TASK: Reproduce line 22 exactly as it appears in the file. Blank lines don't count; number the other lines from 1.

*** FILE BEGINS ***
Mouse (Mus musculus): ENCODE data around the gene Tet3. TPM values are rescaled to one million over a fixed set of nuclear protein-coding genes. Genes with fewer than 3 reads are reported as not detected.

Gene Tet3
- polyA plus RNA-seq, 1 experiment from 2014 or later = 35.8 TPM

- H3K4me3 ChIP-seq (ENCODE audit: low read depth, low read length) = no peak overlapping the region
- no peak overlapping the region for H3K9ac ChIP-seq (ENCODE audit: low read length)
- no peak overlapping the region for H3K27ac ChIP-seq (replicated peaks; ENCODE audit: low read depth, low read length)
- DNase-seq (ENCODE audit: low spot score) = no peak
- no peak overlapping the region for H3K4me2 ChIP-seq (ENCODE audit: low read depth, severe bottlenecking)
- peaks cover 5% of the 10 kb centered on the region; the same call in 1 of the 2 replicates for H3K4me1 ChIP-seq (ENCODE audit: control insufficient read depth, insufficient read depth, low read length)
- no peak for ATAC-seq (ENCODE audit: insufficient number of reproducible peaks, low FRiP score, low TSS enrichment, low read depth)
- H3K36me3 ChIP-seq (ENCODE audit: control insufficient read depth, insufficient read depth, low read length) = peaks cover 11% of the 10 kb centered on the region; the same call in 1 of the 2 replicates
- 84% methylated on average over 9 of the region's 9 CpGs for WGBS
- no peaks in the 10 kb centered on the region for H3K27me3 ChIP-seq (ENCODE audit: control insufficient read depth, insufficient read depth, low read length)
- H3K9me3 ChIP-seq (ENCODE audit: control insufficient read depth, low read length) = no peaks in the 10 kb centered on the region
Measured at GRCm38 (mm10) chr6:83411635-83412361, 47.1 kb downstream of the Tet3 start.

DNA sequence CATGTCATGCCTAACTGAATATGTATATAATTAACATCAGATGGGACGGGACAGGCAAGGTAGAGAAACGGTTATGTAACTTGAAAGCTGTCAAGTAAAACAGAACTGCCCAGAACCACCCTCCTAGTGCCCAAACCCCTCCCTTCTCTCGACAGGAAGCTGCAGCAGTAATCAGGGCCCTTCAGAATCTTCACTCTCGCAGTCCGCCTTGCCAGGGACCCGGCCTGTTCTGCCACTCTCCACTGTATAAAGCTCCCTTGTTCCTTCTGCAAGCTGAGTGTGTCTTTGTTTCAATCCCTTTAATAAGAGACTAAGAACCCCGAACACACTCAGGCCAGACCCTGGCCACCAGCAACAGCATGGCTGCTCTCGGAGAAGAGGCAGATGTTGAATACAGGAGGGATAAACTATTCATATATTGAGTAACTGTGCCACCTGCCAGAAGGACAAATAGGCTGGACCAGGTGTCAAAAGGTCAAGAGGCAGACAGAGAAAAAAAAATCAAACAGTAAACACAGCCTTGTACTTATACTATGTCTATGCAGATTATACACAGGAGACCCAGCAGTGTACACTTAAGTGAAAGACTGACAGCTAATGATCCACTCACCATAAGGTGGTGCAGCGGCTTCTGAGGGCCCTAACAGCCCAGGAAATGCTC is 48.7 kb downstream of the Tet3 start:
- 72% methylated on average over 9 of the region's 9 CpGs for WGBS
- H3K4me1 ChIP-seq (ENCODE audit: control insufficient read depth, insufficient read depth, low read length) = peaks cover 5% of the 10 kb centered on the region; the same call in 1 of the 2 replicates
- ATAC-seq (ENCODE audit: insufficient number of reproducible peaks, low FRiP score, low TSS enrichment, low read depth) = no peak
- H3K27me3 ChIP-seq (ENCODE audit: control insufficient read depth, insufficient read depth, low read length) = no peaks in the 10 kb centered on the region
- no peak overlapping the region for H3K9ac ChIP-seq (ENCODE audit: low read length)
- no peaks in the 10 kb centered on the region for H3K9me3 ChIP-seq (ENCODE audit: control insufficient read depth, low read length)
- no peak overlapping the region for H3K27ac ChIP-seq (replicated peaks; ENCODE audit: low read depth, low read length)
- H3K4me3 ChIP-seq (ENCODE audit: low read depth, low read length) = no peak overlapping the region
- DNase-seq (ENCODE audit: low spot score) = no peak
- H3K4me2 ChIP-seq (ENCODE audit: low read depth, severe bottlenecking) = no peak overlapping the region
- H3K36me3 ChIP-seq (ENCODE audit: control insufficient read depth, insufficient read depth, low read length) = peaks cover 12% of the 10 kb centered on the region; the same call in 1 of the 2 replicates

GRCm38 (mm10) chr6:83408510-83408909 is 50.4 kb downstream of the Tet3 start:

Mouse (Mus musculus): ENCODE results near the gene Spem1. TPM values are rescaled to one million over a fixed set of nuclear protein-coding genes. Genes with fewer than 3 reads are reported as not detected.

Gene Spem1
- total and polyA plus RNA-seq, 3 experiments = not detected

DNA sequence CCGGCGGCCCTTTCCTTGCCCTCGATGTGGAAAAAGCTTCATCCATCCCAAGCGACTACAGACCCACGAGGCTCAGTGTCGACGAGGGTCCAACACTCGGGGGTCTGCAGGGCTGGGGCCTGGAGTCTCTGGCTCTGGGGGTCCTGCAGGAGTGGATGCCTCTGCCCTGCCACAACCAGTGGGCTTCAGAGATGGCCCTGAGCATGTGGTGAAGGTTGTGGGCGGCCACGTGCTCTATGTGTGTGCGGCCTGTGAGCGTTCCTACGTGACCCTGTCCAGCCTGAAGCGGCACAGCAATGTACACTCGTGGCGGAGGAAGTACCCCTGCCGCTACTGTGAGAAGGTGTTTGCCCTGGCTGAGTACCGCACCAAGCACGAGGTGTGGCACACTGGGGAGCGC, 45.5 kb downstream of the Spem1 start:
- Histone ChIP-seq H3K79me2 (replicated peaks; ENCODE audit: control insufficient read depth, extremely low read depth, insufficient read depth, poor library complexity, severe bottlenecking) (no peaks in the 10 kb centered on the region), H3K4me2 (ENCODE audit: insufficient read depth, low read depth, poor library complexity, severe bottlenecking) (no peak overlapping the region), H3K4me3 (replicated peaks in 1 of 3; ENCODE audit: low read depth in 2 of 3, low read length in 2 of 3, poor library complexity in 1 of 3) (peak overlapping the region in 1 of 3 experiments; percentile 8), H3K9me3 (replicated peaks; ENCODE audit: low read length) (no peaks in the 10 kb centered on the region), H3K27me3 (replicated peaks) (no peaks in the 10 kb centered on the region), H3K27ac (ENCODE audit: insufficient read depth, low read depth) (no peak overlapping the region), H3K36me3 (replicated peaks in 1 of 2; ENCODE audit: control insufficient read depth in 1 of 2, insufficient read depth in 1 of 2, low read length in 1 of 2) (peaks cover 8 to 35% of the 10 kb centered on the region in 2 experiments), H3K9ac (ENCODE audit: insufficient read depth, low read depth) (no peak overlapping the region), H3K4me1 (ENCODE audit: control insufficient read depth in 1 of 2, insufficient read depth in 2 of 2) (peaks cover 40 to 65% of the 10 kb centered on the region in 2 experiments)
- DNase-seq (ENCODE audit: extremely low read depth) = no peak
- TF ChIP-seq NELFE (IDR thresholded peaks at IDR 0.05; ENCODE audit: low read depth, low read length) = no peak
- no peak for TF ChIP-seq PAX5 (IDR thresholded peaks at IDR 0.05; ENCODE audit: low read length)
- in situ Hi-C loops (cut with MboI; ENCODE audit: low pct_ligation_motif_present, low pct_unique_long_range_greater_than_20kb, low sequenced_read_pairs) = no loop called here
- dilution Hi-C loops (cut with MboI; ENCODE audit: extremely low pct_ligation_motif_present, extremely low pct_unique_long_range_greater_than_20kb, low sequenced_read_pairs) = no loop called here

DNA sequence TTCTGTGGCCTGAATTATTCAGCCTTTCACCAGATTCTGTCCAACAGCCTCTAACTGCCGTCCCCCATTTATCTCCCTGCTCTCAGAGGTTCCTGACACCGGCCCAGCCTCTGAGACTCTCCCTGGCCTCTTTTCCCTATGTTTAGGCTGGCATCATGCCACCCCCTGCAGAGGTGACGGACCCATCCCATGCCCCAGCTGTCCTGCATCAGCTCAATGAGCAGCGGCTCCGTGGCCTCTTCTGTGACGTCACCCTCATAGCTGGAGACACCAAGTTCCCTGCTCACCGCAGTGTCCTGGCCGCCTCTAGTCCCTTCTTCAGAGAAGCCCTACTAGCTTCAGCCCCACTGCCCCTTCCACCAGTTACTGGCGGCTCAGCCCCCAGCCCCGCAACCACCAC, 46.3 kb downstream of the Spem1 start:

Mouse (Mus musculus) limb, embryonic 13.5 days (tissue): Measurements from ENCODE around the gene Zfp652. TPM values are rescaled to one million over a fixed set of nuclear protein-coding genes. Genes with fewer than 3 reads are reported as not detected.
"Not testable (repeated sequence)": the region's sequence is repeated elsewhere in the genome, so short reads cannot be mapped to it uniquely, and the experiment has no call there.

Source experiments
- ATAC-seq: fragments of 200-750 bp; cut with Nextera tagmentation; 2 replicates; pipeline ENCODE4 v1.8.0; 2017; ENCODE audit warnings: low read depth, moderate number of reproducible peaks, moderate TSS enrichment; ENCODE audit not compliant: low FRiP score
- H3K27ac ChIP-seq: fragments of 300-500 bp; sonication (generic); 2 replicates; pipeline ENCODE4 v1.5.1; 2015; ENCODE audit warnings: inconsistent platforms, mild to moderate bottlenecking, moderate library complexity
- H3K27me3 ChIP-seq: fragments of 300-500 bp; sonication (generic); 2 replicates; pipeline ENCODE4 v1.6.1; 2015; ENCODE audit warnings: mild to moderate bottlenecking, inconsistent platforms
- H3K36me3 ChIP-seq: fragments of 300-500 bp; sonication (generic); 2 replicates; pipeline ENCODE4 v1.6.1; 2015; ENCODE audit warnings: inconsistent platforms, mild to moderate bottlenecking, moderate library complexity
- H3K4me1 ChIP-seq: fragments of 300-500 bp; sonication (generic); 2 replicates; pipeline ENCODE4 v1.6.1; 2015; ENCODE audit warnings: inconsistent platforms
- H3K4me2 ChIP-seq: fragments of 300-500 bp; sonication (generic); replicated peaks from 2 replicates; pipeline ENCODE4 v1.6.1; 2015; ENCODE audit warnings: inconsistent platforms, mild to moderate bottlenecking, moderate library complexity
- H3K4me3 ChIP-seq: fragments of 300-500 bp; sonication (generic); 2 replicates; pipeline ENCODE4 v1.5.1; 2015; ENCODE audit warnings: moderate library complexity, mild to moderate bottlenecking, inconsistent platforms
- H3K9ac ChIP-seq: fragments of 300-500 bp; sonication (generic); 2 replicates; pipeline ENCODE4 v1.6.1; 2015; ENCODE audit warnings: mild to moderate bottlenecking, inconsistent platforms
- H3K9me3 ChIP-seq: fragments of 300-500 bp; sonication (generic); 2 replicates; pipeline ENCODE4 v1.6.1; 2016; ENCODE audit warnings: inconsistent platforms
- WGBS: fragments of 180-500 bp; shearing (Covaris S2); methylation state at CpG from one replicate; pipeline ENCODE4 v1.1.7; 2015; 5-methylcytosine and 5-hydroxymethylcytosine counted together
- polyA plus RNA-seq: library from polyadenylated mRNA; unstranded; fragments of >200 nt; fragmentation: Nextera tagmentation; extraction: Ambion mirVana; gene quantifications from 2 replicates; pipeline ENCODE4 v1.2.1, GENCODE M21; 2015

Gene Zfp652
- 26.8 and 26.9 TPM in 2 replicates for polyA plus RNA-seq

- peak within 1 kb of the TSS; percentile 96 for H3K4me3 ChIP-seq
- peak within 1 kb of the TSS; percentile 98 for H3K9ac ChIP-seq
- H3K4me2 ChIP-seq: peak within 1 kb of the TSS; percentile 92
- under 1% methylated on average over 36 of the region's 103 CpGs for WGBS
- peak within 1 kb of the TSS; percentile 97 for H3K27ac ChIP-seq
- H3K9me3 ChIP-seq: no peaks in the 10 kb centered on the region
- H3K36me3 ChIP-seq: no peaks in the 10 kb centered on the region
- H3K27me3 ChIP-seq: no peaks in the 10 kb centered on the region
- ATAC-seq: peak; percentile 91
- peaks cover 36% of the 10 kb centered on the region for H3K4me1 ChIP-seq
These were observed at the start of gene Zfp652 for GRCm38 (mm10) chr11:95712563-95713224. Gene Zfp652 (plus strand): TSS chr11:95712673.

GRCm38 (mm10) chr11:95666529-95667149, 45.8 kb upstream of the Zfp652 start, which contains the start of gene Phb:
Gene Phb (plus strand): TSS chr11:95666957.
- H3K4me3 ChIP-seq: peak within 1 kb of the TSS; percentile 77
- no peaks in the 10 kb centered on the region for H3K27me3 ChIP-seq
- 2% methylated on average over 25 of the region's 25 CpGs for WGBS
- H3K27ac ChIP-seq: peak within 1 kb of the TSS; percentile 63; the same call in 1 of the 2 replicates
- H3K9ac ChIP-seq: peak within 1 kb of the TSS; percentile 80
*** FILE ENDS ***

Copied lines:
- no peaks in the 10 kb centered on the region for H3K9me3 ChIP-seq (ENCODE audit: control insufficient read depth, low read length)